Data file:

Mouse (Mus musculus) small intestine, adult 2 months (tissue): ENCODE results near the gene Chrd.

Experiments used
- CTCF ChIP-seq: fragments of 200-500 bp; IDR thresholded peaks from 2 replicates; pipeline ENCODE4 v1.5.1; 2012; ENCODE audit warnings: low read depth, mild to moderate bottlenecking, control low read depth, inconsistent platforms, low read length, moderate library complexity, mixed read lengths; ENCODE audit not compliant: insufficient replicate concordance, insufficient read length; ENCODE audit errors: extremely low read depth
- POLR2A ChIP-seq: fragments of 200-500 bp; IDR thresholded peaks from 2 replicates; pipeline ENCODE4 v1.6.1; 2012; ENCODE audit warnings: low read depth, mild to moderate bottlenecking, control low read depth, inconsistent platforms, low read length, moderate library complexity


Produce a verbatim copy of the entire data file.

Mouse (Mus musculus) small intestine, adult 2 months (tissue): ENCODE results near the gene Chrd.

Experiments used
- CTCF ChIP-seq: fragments of 200-500 bp; IDR thresholded peaks from 2 replicates; pipeline ENCODE4 v1.5.1; 2012; ENCODE audit warnings: low read depth, mild to moderate bottlenecking, control low read depth, inconsistent platforms, low read length, moderate library complexity, mixed read lengths; ENCODE audit not compliant: insufficient replicate concordance, insufficient read length; ENCODE audit errors: extremely low read depth
- POLR2A ChIP-seq: fragments of 200-500 bp; IDR thresholded peaks from 2 replicates; pipeline ENCODE4 v1.6.1; 2012; ENCODE audit warnings: low read depth, mild to moderate bottlenecking, control low read depth, inconsistent platforms, low read length, moderate library complexity